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Another I just thought of is One Potato, Two Potato (1964) starring Miss Barbara Barrie. This one dealt with a love story between a black man and a white woman, so obviously this one was ahead of its time, since it involved an interracial couple, which was not unheard of during the 60s, but was oft looked down upon.

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Re: The Moon is Blue. I would say that Otto Preminger's advertising ploys for the film are ahead of its time; daring to take on the powerful Production Code is very gutsy and edgier films are certainly indebted to his efforts. However, the film itself wasn't as scandalous as he made it out to be . I can think of at least 2 films that used the word "pregnant" before The Moon is Blue- Tomorrow is Another Day and I'll See You in My Dreams. In the latter, the word is not inconspicuous at all as Doris Day's character repeatedly shouts the word to an oblivious Danny Thomas in a noisy jazz club. 

 

As far as other films ahead of their time I would add No Way Out another film about race relations. I think it's more interesting than many anti-racist films because the black characters are presented as people rather than saintly archetypes. You see them as intellectual people who fight for themselves rather than just depending on benevolent white folks.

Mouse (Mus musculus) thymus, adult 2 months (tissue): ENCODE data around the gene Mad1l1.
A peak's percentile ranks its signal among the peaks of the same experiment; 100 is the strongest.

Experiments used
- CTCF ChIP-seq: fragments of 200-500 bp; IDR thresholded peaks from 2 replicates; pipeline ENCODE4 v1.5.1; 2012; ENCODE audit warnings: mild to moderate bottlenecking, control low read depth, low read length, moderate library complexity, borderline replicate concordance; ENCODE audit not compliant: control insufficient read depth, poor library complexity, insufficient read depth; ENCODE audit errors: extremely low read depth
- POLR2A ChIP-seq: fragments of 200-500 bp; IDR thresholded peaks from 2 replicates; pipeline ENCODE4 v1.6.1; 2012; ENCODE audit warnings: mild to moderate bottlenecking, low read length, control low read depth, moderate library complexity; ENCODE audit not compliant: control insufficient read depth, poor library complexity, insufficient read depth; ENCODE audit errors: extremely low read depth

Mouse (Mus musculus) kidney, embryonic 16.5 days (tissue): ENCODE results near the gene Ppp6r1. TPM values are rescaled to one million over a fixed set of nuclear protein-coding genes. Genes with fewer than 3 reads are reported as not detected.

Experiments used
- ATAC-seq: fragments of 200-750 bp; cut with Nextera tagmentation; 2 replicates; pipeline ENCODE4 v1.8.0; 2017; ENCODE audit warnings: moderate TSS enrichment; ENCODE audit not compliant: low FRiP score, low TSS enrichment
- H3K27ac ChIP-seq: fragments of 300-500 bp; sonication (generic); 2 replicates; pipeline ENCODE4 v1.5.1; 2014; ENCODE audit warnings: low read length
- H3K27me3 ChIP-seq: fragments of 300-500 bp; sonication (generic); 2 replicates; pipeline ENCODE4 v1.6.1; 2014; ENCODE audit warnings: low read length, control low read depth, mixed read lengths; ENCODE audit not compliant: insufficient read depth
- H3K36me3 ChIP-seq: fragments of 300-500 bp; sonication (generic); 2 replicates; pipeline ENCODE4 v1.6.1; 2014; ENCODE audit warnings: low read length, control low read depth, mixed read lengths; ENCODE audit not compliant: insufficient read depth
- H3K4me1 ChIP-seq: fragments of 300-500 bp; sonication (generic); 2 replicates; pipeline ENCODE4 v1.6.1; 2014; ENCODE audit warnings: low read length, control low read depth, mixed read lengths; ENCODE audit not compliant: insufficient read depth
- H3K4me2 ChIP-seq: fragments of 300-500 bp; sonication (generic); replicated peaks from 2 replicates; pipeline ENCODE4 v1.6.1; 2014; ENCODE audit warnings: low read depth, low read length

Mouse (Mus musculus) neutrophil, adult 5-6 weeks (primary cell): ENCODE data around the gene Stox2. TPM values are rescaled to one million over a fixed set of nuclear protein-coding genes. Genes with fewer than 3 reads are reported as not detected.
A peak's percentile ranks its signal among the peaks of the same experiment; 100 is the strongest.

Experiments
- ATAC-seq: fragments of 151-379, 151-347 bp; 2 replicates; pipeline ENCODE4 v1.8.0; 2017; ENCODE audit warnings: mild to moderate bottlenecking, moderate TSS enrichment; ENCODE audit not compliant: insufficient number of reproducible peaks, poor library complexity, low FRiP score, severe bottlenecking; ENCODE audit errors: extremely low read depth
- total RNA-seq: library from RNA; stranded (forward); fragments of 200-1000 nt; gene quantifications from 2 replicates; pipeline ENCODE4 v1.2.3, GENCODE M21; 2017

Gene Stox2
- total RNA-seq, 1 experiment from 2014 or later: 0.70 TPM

I thought that some of the 50s movies that critiqued suburbia like The Man in the Grey Flannel Suit and No Down Payment were ahead of its time in regards to its criticism of how the new middle class lifestyle is a sterile environment. You especially see this in No Down Payment where the community at first glance seems to be an egalitarian environment for all upwardly mobile young families. However, the hardworking, Christian Japanese family that is refused housing (initially) and the way that the white trash couple is shunned shows that there is trouble in paradise. Many people claimed that the ending was a total copout; I disagree. I thought the ending was intriguingly ambiguous and I thought the circularity of it implies that the characters undergo vicious cycles.